CAM-D (Simpson Lake) Remediation Project
CAM-D is located in the middle of Boothia Peninsula, approximately 80 kilometres west of Kugaaruk and 120 kilometres east of Gjoa Haven.
Contaminant of Concern
The primary concern at CAM-D is Polychlorinated Biphenyls (PCB) materials. The PCBs are in the building paints, the buildings and site litter. The soil is also contaminated with hydrocarbons and heavy metals.
History of Site
CAM-D is a former Distant Early Warning (DEW) Line Site constructed in 1957 and then closed and abandoned in 1963. In 1977, the site was converted to a scientific research station. Throughout the 1980's and 1990's there were site assessments and work done to address the contaminants at the site. The site was identified as a priority site for clean-up under the Federal Contaminated Sites Accelerated Action Plan in 2003.
Environmental assessment of the CAM-D DEW Line Site was initiated in 1985 when the Department of National Defence and Environment Canada visited the site to remove contaminants such as PCBs and POLs and identify areas of buried materials that could pose environmental risks in the future. Various pieces of PCB-containing equipment were removed from electrical cabinets at the site. Soil samples collected from beneath the cabinets identified PCB contamination. No other results were reported.
The site was revisited in 1994 by the Environmental Sciences Group of Royal Roads Military College at which time a surface soil sampling program was completed. Their investigations identified soil contamination near the module train outfall, the garage, the main dump and at the debris area near Simpson Lake. However, these investigations did not include assessment of hydrocarbon contamination that has the potential to be a significant source of contamination at the site.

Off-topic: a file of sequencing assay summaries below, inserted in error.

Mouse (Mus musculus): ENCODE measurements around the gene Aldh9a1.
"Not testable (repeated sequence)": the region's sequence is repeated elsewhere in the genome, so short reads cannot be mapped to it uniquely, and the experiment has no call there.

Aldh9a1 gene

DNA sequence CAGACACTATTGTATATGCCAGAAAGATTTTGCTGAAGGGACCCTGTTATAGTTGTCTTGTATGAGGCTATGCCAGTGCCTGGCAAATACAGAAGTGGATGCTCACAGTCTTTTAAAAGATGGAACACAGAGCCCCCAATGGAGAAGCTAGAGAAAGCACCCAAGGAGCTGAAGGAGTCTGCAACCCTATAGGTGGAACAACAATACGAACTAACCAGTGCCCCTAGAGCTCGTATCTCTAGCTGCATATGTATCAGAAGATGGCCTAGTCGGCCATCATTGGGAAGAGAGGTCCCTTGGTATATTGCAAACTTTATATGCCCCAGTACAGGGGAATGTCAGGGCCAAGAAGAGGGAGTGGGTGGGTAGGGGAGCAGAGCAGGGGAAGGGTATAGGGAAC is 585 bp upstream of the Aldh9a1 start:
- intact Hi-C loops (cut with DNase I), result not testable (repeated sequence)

In August 2005, Indian and Northern Affairs Canada (INAC) completed the last phase of the site assessment program. Work included a review of all previous assessment and cleanup activities, field investigations, development of engineering plans, and regulatory approvals.
Volumes of contaminated soil, hazardous and non-hazardous materials at the site have been quantified. Suitable locations for engineered landfills or soil treatment facilities, and potential aggregate borrow sources have been identified. Cleanup options for the site are currently being developed and will be discussed with stakeholders.
INAC will keep residents informed of the latest cleanup plans and will seek their input on any concerns they may have. Plans to hold community consultation meetings in Gjoa Haven, Kugaaruk and Taloyoak are already underway.
The development of a final detailed work plan, additional consultations, regulatory approvals and issuance of contracts are anticipated in 2006. Cleanup and subsequent consultations will follow.
During the 2005 field program, use of the community facilities and services, and employment opportunities provided some benefit to the community.
INAC will continue providing opportunities for Nunavummiut through the contractors' selection process.
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